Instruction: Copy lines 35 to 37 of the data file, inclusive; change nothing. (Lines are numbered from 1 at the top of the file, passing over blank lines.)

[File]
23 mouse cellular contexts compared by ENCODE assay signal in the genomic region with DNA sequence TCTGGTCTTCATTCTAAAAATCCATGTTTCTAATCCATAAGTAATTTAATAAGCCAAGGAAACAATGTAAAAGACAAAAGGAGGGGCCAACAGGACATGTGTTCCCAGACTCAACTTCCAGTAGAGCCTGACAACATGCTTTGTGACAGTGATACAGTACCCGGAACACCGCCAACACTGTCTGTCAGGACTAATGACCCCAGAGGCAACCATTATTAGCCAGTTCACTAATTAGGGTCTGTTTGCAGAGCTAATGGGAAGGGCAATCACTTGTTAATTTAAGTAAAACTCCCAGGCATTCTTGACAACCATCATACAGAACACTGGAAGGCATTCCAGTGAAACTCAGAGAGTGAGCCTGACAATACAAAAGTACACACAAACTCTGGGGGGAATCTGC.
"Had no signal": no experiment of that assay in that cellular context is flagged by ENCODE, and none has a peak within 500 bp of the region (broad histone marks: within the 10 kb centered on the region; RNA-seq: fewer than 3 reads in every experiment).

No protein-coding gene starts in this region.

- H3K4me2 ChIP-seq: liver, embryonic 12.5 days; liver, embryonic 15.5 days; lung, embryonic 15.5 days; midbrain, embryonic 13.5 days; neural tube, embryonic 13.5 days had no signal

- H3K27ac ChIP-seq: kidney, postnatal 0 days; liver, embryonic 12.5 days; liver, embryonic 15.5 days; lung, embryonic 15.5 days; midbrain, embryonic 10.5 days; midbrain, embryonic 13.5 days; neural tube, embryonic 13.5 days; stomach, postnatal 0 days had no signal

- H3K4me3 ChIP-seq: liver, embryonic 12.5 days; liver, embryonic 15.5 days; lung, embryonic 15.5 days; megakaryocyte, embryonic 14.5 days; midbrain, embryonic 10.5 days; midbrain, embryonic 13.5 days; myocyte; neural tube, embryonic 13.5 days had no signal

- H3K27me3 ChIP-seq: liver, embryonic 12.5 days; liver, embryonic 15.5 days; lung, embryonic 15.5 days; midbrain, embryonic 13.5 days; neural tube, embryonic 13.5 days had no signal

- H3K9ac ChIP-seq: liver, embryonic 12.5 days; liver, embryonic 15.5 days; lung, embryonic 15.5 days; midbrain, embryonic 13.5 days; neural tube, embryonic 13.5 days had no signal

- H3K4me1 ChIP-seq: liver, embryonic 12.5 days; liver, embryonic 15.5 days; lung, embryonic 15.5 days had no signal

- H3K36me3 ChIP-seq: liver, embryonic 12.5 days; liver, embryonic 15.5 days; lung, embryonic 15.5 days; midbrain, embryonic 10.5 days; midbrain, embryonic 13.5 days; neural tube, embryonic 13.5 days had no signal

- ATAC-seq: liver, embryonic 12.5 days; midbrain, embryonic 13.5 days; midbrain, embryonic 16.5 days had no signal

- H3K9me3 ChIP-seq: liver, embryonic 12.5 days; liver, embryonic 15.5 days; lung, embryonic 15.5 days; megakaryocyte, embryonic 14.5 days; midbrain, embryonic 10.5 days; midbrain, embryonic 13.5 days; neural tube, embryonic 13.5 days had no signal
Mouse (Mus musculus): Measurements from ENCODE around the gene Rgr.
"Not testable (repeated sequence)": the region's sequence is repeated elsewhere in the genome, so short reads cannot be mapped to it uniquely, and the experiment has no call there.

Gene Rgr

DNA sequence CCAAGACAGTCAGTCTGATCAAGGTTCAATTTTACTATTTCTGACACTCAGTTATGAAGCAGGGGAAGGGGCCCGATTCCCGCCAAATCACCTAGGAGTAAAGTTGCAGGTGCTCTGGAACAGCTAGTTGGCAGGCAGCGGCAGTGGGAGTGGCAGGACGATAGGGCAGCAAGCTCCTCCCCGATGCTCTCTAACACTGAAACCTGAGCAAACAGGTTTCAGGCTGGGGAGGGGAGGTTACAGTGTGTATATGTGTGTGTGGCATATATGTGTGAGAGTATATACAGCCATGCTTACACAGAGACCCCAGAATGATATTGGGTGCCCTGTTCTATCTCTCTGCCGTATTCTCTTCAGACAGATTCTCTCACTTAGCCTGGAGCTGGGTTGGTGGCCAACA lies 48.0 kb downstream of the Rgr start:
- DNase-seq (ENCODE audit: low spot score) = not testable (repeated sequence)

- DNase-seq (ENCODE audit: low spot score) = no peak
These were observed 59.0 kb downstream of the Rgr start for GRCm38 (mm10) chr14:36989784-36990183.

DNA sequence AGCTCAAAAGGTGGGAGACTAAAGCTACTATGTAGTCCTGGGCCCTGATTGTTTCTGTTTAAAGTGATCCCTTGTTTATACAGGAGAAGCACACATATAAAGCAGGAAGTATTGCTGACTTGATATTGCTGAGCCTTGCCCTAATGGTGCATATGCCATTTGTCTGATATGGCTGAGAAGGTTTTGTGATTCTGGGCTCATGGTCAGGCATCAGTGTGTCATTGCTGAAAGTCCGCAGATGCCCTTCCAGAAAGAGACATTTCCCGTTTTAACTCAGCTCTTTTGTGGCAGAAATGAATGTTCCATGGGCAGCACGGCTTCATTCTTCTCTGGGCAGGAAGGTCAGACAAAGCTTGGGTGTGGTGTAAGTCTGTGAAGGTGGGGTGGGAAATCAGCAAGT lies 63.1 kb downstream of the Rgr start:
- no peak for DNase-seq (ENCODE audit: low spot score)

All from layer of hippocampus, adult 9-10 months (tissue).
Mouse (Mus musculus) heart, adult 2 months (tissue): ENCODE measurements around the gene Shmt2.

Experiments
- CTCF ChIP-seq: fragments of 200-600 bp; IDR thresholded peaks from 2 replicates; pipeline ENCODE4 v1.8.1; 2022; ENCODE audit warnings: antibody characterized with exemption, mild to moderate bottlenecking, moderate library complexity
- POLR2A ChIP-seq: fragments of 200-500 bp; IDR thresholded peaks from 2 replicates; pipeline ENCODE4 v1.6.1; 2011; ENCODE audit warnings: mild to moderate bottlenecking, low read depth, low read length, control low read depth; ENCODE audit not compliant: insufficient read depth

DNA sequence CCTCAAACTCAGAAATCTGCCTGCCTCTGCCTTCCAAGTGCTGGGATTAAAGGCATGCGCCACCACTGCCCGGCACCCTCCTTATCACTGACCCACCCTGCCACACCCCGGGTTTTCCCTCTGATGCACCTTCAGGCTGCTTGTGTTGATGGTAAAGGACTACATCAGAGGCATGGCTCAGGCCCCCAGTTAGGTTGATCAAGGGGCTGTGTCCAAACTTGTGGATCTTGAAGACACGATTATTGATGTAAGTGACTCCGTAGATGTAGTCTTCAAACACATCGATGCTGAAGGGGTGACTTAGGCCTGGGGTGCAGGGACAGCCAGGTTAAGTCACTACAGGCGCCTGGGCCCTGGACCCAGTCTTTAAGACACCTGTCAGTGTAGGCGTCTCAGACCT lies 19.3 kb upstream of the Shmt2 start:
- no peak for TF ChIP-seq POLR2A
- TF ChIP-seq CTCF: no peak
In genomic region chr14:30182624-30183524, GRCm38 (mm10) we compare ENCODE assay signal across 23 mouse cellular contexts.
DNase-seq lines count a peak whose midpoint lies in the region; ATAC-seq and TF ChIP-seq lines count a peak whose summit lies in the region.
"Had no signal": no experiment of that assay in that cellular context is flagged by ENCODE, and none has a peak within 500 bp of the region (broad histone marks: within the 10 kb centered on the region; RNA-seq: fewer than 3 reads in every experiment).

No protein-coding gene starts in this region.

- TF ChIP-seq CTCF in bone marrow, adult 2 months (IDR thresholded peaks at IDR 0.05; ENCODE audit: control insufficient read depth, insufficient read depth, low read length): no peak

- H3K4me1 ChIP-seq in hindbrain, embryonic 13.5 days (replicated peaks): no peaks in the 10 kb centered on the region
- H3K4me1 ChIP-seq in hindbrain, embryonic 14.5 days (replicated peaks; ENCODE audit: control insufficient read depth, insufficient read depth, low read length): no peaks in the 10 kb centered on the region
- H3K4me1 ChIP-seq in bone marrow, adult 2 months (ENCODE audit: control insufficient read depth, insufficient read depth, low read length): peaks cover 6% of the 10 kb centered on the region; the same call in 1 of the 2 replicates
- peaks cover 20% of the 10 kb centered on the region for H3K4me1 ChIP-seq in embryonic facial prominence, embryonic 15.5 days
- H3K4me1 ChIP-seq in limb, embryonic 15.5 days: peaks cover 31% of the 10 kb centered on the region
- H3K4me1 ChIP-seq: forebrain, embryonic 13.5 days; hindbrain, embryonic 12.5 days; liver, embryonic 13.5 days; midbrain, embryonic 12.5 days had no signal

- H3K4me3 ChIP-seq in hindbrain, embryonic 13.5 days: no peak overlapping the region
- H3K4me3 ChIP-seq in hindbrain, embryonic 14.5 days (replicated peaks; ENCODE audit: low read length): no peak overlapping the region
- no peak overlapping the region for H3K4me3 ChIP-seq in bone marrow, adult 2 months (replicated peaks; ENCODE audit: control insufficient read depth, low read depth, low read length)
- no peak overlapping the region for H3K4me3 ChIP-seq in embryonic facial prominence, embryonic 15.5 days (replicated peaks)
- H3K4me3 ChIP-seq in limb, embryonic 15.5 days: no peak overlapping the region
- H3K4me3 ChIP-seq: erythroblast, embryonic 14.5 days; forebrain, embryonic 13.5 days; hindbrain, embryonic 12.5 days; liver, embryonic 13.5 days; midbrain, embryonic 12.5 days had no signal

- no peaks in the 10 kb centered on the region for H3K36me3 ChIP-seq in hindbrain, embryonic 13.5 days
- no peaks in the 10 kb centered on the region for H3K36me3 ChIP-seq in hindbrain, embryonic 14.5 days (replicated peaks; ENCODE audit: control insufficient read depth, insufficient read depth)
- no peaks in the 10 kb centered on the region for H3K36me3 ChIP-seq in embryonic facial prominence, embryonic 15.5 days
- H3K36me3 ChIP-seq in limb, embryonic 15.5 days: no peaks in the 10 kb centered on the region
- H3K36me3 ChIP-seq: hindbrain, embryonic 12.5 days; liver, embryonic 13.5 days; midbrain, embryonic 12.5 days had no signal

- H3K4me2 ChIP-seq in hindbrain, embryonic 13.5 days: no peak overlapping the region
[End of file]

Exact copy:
- H3K4me1 ChIP-seq in hindbrain, embryonic 13.5 days (replicated peaks): no peaks in the 10 kb centered on the region
- H3K4me1 ChIP-seq in hindbrain, embryonic 14.5 days (replicated peaks; ENCODE audit: control insufficient read depth, insufficient read depth, low read length): no peaks in the 10 kb centered on the region
- H3K4me1 ChIP-seq in bone marrow, adult 2 months (ENCODE audit: control insufficient read depth, insufficient read depth, low read length): peaks cover 6% of the 10 kb centered on the region; the same call in 1 of the 2 replicates